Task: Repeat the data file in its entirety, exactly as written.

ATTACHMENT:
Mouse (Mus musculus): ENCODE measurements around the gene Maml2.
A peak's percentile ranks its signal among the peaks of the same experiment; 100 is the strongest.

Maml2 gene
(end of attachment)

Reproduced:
Mouse (Mus musculus): ENCODE measurements around the gene Maml2.
A peak's percentile ranks its signal among the peaks of the same experiment; 100 is the strongest.

Maml2 gene